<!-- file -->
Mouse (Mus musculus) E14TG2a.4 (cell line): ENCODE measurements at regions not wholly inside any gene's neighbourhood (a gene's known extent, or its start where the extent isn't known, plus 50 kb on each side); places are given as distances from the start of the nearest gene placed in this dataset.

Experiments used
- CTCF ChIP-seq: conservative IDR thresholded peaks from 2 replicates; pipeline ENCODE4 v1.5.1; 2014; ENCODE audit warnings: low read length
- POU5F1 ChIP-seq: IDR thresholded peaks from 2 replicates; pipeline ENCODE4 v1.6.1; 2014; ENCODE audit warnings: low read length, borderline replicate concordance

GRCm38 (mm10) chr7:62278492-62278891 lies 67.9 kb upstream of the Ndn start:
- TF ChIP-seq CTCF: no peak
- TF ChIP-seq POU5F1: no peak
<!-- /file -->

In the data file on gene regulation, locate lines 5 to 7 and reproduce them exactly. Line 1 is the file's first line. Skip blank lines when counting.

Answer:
GRCm38 (mm10) chr7:62278492-62278891 lies 67.9 kb upstream of the Ndn start:
- TF ChIP-seq CTCF: no peak
- TF ChIP-seq POU5F1: no peak